For most of today’s primetime audience, the questions are simple. For example: Which HDTV to buy? Whether to catch tonight’s episodes of The Office and Grey’s Anatomy or record them to DVR instead? And, of course, our personal favorite: Why the heck am I paying $60 a month again for basic cable when ABC, CBS, NBC and ESPN are all offering dozens of videos for free download off their websites? But according to the FCC and Nielsen, for nearly one in five of America’s 114.5 million television viewing households, there could potentially be another biggie early next year: Where did my signal go?!
At midnight on February 17, 2009, the government will officially cease over-the-air analog TV broadcasts and make the exclusive jump to digital television. The decision to do so wasn’t undertaken lightly, considering that around 12% of the nation still doesn’t utilize digital service, and 18% (roughly 20 million homes) have at least one set that relies exclusively on analog transmissions. But given digital television’s improved performance (including sharper picture, the ability to add more free channels, and potential support for interactive, game-like elements) and the need to free up the broadcast spectrum, or airwaves, for local emergency services (e.g. 911, police, fire, etc.), the jump was all but inevitable.
As a side note: the FCC also turned a tidy $19.6 billion auctioning off the 700Mhz wireless spectrum, previously associated with analog broadcasts, to corporations such as Dish Network, Verizon Wireless and AT&T back in March. For the record, although they “don’t get to keep the money” according to spokesmen, in this economy, the cash should come in handy for our government in general. Rather than worry over how much of that’ll eventually get burned on the $700 billion financial bailout package though, let’s focus on the more pressing issue at-hand: What you need to know to survive the impending digital TV transition.
Who Is Affected
If you subscribe to cable or satellite, relax. It’s only those relying on free over-the-air analog broadcasts (read: using TVs with “rabbit ears” or rooftop antennas) who stand to lose signal. While a call to your cable or satellite TV provider may be warranted to confirm you’ve got all the everything correctly configured at home, there’s otherwise no need to fret.
If you own a digital TV, a.k.a. DTV (one with a built-in digital tuner), you’re also good to go. That doesn’t mean you have to have a high-definition television (HDTV) though, which accepts 720p resolution or higher-quality 16:9 widescreen broadcasts. A standard-definition, or SD, digital TV will work just fine, and costs about the same as an analog equivalent. Thankfully, as of March 1, 2007, any TV shipped throughout or imported into the US is mandated by law to include a digital tuner. Retailers are further required to provide consumer alerts in-store advising whether any back inventory they’re offering for sale is an analog model. Therefore, if you do decide to make an upgrade, it should be relatively easy to find a set. Even if, that is, despite there never having been a better excuse to go HD, justifying the jump to a 52-inch plasma is still going to be a tough sell to your spouse.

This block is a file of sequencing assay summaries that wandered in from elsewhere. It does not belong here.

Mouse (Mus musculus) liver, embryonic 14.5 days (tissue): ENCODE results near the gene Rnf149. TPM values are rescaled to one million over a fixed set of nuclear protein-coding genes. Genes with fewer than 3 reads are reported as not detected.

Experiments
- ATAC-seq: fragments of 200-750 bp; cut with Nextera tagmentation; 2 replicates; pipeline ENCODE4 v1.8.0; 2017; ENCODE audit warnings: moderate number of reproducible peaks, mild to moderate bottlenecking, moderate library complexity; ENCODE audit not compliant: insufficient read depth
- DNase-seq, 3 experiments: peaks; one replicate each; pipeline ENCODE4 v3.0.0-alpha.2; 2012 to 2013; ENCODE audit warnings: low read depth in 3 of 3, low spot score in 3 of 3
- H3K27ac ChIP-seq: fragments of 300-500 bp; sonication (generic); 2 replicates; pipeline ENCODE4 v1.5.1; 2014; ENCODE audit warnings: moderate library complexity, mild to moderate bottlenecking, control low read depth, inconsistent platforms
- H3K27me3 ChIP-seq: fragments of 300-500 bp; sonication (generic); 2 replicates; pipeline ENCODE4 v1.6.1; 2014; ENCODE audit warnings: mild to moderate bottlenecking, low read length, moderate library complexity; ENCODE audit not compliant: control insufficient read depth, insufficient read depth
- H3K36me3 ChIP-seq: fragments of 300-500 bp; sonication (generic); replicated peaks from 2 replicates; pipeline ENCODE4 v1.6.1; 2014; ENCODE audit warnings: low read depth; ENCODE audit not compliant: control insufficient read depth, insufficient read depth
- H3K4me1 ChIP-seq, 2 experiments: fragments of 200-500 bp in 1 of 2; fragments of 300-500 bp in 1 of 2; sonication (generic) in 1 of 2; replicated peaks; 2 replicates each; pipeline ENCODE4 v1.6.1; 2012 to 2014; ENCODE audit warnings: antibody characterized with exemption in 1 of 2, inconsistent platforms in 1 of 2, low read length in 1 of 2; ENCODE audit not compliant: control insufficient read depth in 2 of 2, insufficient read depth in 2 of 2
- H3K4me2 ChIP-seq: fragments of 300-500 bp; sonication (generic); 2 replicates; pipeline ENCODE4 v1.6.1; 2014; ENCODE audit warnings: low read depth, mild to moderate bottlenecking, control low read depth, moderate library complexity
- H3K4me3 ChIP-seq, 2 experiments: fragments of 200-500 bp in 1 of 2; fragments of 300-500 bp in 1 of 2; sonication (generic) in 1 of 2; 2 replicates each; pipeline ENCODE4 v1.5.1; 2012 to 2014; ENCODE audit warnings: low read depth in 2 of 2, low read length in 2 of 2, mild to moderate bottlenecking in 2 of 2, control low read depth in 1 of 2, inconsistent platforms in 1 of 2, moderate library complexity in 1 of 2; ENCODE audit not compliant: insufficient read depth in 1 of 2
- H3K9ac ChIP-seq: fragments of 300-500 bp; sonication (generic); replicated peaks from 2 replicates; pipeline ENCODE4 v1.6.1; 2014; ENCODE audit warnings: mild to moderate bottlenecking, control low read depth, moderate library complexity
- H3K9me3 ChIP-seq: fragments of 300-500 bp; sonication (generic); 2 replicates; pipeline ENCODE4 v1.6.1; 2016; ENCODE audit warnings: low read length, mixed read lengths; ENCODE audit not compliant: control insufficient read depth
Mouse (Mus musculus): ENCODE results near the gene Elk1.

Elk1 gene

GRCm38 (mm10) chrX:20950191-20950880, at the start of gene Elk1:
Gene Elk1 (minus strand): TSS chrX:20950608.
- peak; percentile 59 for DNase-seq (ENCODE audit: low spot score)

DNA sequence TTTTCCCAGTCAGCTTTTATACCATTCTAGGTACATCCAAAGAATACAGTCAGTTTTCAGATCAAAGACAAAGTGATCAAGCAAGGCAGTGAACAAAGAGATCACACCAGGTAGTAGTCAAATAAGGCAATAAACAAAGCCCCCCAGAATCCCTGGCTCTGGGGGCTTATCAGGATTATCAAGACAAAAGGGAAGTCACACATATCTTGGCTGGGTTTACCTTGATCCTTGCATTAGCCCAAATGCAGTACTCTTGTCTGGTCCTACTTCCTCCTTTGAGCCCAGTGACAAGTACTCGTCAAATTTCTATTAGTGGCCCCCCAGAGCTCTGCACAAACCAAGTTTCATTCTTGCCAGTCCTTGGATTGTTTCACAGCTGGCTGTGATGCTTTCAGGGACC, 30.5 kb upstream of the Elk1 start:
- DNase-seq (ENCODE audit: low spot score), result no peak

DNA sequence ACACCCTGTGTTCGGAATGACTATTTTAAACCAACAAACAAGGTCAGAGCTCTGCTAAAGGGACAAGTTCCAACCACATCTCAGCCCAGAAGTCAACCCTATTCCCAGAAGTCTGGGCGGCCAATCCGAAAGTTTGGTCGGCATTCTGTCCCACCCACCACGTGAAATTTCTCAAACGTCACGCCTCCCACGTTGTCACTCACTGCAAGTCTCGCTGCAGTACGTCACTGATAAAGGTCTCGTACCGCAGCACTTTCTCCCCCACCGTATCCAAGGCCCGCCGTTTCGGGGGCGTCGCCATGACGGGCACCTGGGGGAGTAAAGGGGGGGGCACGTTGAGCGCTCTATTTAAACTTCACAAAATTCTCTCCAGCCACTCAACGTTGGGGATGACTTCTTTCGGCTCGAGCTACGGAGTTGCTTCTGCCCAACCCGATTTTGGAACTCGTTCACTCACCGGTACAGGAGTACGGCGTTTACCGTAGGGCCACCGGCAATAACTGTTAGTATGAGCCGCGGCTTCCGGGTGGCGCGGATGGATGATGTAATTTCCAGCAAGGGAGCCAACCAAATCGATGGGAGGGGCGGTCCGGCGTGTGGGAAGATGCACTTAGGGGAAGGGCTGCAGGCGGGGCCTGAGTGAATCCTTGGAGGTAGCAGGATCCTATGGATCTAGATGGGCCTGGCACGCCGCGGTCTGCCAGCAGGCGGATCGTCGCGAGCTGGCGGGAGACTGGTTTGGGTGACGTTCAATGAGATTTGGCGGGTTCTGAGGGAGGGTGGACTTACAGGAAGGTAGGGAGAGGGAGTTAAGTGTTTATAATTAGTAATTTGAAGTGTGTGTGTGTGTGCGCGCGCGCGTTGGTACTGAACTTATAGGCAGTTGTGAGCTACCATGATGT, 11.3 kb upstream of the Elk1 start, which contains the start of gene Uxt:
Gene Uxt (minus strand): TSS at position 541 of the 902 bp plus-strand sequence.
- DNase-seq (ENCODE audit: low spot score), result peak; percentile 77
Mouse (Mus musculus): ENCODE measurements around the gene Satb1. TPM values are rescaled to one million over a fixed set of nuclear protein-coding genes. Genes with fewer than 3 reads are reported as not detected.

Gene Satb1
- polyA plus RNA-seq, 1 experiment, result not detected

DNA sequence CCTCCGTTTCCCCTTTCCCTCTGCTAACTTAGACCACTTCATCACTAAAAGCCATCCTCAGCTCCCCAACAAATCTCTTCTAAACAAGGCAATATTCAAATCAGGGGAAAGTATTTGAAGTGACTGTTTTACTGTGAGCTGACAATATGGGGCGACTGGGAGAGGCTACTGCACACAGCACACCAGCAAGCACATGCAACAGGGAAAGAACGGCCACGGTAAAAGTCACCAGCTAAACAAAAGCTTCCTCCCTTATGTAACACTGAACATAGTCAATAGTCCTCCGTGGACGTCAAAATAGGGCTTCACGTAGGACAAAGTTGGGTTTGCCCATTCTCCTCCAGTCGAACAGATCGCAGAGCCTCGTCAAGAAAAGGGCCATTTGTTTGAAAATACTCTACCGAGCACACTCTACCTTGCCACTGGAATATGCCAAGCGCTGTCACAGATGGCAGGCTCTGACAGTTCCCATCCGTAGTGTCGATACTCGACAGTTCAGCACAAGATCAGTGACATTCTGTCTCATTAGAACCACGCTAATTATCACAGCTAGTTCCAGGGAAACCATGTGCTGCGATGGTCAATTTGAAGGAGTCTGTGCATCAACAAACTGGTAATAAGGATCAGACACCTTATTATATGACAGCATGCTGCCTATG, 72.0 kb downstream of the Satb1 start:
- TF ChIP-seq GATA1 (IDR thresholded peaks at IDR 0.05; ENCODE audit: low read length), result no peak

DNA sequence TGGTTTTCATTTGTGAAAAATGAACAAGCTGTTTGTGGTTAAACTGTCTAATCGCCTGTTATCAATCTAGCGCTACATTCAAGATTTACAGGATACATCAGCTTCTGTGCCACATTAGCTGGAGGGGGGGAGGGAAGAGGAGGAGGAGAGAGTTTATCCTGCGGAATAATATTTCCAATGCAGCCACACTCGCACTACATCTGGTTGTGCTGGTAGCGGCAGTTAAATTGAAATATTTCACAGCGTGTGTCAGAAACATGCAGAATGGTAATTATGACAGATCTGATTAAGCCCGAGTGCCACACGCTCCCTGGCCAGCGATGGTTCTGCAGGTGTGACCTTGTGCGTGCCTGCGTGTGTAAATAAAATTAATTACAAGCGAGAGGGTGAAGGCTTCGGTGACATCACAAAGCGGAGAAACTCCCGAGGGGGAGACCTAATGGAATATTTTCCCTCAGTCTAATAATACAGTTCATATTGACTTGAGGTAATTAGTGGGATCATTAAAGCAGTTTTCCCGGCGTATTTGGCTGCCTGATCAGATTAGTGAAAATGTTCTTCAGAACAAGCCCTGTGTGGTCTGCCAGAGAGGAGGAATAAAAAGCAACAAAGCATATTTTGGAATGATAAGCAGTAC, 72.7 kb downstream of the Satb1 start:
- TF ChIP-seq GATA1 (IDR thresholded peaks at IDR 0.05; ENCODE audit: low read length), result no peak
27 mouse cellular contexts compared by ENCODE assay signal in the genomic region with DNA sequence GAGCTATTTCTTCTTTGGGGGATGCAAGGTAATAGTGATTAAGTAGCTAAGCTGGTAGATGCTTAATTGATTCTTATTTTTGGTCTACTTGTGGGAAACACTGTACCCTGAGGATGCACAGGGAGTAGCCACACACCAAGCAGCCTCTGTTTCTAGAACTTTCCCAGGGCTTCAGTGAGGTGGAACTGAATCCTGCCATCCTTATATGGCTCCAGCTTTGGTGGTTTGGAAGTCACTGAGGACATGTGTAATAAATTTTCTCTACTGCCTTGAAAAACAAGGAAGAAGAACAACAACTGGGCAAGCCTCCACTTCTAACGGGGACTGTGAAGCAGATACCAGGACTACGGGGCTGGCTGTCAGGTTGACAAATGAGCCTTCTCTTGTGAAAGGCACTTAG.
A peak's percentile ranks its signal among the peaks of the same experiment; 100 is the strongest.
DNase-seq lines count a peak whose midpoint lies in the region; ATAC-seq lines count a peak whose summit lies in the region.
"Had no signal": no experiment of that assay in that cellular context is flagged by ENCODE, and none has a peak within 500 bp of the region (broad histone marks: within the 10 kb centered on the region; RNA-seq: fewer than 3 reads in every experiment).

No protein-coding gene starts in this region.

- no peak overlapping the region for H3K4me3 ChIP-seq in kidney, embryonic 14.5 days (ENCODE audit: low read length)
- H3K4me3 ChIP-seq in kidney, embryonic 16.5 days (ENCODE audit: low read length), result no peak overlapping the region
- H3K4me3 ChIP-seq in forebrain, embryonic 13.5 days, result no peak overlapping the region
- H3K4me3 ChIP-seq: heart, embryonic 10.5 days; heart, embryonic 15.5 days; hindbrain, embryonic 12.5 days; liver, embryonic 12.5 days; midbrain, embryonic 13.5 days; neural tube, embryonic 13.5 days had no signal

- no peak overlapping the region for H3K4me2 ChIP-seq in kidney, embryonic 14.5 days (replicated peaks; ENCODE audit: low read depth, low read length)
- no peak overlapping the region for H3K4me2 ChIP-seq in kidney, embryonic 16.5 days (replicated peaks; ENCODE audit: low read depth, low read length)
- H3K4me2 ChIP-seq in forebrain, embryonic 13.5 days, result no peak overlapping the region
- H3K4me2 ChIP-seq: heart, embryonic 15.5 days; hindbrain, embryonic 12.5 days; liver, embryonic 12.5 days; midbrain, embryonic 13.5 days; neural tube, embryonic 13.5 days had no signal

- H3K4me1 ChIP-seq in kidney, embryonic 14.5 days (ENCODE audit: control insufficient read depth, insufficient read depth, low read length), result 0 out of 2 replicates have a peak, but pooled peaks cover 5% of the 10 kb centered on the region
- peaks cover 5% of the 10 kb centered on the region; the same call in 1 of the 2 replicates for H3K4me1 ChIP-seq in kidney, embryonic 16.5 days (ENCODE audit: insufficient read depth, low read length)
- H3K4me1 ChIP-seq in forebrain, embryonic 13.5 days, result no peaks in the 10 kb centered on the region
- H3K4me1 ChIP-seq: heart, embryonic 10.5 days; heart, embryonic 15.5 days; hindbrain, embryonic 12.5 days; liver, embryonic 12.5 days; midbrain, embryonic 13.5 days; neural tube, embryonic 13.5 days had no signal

If you have an analog TV that relies on free over-the-air transmissions, you’ll need to make one of three changes.
• For starters, a simple converter box ($40-$80), available from any major retailer, will allow your tried and true living room staple to continue receiving free broadcasts. You’ll need one for every analog device (say, a TV or VCR) that has an analog tuner and needs to receive digital signals. Thankfully, each American household is eligible for two coupons, good for $40 off on the purchase of a converter, which are being offered free through March 31, 2009. To obtain yours, call 1-888-DTV-2009, fax a request to 1-877-DTV-4ME2 or visit www.dtv2009.gov, and they’ll be mailed right to your doorstep.
• Upgrade to satellite or cable.
• Purchase a television with a digital tuner. Note that sets advertised as “HDTV ready” or “Digital ready” may not contain this device. For clarification, always research online before buying and, when it doubt, ask your local sales clerk.
• Don’t toss analog sets, even if you pass on buying a converter. After all, it’s not like they’ll stop working with older electronics like VCRs and game systems (Buckaroo Banzai and Pitfall, here we come!). And with 2.5 million tons of eWaste generated annually according to the EPA, even with regional electronics recycling programs and privatized solutions alike now offered, well – please, won’t you think of the children?
• Order coupons today. Good for three months from mailing, you might as well get yourself prepared, especially with a variety of converter box models currently on or preparing to hit the market. We don’t even want to think of how many procrastinators will wait until the last minute, causing potential delivery delays and headaches next Valentine’s Day.
• Test to ensure everything’s working beforehand. Many cable providers are already broadcasting digital signals well in advance of the changeover. There’s no reason you can’t take 15 minutes to ensure everything’s setup, connected and ready to go on your end before discovering there’s a sudden fire that needs putting out when you should be comfortably watching Dancing with the Stars instead.
• Hang onto battery-operated sets. Battery-operated converter boxes are also available for these models.
• Make the most of online resources. You’ll find FAQs answering virtually any other question you might have courtesy of the FCC, DTV Transition Coalition and National Association of Broadcasters readily available, among other options.
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